“By failing to prepare, you are preparing to fail.” – Benjamin Franklin
Taper is a strange period. After months or even years of hard work it’s, all of a sudden, time to take in some extra rest. However, some can’t stand sitting still and decide that getting in some extra training will probably get rid of those pre-race nerves. Others find that all that waiting makes them feel sluggish and, because they know extra training is not the answer, sit on the couch and get dull while they are waiting for race day to come.
While extra training is certainly not the answer, that doesn’t mean that sitting on the couch for a few weeks is the ideal thing to do. Taper should be about getting you fresh mentally as well as physically. To get fresh on those two levels it’s important that you find activities to do without going for a last-minute Marathon practice run. So, what should you do then? Let me give you a helping hand:
6 Must-Do Things During Taper
1.Refresh that list!
Almost all of us use music to get fired up for training or a race. However, with those busy Ironman training
weeks, we sometimes forget to refresh it which results in our playlist not motivating us as much as it used to do. This is your chance to spice it up again, you have enough time on your hands so start searching the charts for some fresh new beats and you will have no motivation issues in the days leading up to the big event!
2. Develop a morning ritual
With race day approaching you may start to feel a little bit anxious about race morning. Are you going to eat first or listen to music first? Will you do some stretches to wake up or will you just leave that out completely? Now that you don’t have to go for a 7 A.M. run you can still put that time in good use by developing a morning ritual. Rituals give athletes something to hold on to pre- or during the race, it also gives you a chance to filter out mistakes or change the order of the ritual to make you feel more and more comfortable on the morning of race day.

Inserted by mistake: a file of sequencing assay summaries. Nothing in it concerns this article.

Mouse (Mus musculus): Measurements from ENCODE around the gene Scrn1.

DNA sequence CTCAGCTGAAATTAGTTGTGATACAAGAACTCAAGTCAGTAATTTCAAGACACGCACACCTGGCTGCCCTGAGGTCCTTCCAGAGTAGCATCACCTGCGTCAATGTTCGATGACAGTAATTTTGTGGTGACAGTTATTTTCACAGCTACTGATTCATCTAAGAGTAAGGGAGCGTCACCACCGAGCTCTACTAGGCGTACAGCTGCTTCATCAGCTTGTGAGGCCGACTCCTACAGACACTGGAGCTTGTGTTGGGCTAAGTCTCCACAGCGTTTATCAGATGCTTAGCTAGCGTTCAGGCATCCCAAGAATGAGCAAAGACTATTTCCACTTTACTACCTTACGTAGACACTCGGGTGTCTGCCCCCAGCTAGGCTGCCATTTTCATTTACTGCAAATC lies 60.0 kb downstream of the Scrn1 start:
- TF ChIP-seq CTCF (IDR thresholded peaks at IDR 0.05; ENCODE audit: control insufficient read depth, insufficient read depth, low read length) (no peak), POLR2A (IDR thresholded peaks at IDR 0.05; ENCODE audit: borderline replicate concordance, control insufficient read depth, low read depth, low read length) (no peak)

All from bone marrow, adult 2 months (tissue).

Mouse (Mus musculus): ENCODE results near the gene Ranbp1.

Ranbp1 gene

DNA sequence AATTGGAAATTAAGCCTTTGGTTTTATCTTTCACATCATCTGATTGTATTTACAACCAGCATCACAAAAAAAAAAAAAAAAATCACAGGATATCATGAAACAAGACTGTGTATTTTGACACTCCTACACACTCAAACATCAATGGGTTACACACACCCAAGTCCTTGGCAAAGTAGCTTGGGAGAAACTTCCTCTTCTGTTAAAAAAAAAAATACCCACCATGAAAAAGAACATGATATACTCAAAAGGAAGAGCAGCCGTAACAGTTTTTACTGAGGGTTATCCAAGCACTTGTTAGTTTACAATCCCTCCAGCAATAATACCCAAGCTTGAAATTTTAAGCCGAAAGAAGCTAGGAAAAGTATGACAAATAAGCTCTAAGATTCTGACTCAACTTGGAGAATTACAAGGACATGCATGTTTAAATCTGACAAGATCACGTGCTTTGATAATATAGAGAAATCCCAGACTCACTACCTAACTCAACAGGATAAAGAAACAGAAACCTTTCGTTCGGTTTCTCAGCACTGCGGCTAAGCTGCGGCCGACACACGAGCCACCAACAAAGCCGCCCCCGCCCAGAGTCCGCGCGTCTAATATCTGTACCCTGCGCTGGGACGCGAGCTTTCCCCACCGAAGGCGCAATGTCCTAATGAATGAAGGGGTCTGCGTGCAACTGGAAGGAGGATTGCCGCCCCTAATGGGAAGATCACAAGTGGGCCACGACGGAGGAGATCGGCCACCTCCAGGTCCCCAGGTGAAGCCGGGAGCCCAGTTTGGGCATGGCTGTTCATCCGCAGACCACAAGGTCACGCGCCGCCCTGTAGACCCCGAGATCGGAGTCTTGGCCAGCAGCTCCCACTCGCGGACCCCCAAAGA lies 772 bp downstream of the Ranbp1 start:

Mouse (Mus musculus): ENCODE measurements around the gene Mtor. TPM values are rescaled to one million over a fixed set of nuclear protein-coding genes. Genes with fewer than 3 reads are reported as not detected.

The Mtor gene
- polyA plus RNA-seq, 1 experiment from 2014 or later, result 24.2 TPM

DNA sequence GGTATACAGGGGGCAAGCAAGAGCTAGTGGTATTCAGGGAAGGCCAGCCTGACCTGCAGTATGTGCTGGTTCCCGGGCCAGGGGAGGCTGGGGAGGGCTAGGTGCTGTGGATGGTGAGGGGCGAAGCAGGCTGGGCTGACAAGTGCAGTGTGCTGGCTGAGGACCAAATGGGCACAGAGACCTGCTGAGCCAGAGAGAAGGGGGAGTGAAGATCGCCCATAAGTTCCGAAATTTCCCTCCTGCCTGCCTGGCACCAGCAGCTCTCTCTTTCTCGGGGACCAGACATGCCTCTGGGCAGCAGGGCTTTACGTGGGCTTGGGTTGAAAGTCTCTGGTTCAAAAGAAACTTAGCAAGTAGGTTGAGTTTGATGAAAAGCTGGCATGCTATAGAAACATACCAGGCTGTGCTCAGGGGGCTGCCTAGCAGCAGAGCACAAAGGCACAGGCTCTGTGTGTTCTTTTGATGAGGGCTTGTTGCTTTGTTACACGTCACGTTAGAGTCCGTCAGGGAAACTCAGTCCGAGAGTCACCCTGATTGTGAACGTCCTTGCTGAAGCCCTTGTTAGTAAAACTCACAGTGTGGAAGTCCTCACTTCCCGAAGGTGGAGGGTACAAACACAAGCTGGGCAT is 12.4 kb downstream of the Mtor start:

Here is my ritual to give you an idea of what it can look like:
7 A.M.: Wake up
7:15 A.M.: Make and eat breakfast, watch some televison
8 A.M.: Visualise Race Day
8:30 A.M.: Take a shower and get dressed
9 A.M.: Listen to my “Ironman Race Day” playlist
3. See it happen.
If you look at my morning ritual you will see that I ”Visualise Race Day” at 8 A.M.. I can stronly advice you to incorporate this into you own morning ritual or daily routine as well. What visualisation allows you to do is rehearse the race without actually participating in it. This is a very powerful tool that only humans have but the importance of it is underestimated by a wide variety of athletes. This is a shame because the great thing about visualisation is that it allows you to filter out mistakes that you would otherwise make on race day, why would you spend all this time training and then make mistakes on race day which you could have avoided by simply visualising?. Also, it’s a practice widely used in the elite field and has been proven to improve race day performance.
How to visualise: